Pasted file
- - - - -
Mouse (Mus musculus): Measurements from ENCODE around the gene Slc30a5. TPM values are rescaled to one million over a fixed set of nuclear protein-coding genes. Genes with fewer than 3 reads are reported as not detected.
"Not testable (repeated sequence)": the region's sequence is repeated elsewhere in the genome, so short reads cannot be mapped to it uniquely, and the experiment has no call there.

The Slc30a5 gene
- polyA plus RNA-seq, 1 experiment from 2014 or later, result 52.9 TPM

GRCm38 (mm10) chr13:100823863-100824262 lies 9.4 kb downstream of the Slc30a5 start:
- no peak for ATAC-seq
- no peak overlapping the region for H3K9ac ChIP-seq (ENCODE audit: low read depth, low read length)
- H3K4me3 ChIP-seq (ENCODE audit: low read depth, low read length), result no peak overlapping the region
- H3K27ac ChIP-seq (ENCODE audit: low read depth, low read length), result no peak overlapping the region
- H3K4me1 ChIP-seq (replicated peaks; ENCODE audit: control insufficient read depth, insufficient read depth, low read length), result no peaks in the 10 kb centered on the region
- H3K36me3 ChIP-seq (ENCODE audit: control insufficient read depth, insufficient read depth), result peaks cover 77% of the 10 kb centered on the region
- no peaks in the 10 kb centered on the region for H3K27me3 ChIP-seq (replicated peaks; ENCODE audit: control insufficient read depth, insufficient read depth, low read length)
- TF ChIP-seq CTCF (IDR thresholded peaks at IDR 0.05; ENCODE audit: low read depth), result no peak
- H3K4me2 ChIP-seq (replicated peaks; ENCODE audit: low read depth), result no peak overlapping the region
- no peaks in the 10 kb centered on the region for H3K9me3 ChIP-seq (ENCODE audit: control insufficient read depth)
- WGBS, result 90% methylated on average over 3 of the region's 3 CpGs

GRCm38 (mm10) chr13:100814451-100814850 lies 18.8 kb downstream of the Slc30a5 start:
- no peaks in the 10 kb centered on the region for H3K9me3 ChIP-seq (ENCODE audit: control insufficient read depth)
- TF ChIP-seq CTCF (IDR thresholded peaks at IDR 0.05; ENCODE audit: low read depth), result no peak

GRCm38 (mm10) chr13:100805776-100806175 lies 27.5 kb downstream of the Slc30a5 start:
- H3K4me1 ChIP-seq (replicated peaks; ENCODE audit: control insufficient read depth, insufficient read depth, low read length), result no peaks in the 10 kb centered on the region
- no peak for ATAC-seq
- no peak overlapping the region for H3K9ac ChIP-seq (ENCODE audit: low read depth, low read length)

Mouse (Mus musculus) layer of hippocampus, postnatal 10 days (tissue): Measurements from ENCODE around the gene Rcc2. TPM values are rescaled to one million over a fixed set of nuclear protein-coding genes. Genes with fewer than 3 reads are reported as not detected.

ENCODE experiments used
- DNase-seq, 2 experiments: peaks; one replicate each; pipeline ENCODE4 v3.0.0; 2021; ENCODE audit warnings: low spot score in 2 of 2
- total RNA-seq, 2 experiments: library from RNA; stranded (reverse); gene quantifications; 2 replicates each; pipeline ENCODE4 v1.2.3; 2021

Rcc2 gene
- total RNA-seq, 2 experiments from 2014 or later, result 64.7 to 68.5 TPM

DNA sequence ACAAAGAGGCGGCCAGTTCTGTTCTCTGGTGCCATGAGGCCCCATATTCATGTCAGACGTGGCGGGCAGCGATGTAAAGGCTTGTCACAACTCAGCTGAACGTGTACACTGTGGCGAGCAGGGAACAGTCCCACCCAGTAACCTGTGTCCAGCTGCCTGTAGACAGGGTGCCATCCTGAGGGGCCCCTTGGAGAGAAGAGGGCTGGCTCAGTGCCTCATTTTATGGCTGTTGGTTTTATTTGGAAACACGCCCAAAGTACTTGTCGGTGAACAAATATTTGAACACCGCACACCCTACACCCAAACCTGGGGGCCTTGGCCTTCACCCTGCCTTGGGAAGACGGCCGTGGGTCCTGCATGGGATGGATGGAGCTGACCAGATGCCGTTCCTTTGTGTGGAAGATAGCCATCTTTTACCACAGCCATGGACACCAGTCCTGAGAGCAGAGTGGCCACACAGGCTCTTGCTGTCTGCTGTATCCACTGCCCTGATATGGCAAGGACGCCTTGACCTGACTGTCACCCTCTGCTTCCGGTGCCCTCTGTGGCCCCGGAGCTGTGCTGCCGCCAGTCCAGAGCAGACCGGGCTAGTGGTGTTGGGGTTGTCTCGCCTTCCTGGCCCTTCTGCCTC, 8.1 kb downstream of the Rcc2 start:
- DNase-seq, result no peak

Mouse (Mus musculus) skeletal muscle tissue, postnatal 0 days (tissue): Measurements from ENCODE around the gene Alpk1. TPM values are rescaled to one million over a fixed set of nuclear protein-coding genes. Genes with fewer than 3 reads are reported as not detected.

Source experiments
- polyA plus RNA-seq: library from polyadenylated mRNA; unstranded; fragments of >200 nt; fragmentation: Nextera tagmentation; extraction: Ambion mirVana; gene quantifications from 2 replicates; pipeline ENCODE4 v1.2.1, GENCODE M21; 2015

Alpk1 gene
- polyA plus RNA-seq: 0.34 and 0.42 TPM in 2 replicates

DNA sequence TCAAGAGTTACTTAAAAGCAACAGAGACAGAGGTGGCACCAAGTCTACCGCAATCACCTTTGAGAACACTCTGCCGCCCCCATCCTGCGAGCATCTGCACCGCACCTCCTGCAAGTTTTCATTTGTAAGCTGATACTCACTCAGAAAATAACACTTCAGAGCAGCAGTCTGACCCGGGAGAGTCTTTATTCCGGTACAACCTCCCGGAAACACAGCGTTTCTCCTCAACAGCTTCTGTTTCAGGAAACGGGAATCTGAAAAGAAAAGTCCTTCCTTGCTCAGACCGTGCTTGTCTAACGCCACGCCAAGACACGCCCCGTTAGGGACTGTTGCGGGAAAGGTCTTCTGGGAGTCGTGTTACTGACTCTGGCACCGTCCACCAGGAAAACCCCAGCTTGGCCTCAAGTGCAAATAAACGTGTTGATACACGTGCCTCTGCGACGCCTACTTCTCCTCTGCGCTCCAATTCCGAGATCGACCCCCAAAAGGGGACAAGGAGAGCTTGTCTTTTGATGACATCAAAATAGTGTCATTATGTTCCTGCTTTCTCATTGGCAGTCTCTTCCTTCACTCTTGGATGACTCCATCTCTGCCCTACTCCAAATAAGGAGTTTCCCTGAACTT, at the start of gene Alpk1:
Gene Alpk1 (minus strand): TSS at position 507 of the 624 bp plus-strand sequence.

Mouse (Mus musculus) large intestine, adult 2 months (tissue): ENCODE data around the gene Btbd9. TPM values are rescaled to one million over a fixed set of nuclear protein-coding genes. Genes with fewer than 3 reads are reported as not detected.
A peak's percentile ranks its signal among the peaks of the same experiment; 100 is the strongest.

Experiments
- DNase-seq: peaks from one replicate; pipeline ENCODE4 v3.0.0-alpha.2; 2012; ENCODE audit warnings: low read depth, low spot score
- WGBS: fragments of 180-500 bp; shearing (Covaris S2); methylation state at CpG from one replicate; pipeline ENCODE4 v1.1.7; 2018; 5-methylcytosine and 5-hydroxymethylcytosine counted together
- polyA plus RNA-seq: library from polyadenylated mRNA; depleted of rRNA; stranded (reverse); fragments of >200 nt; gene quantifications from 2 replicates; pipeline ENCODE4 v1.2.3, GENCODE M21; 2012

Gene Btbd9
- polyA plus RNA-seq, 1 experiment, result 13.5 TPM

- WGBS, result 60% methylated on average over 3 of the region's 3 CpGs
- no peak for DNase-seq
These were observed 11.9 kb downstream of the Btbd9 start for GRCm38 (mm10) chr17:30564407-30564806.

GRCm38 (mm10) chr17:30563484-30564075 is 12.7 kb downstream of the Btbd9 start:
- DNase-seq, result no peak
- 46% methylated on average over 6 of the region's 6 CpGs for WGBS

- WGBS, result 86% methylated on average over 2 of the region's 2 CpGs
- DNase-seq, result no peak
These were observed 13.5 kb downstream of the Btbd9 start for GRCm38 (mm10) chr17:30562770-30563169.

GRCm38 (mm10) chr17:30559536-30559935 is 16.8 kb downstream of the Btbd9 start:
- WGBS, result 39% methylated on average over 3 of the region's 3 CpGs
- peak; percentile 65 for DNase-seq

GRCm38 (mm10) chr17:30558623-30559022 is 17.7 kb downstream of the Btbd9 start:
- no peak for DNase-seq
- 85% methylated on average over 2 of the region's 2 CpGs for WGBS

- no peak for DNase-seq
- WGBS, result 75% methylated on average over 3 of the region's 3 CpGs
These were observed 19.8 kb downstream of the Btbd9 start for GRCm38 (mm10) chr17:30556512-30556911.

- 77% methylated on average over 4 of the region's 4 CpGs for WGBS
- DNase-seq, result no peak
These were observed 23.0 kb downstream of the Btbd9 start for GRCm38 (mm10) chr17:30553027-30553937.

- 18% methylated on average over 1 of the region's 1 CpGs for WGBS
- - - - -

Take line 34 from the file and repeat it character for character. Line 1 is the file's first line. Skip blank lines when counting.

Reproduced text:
- polyA plus RNA-seq: library from polyadenylated mRNA; unstranded; fragments of >200 nt; fragmentation: Nextera tagmentation; extraction: Ambion mirVana; gene quantifications from 2 replicates; pipeline ENCODE4 v1.2.1, GENCODE M21; 2015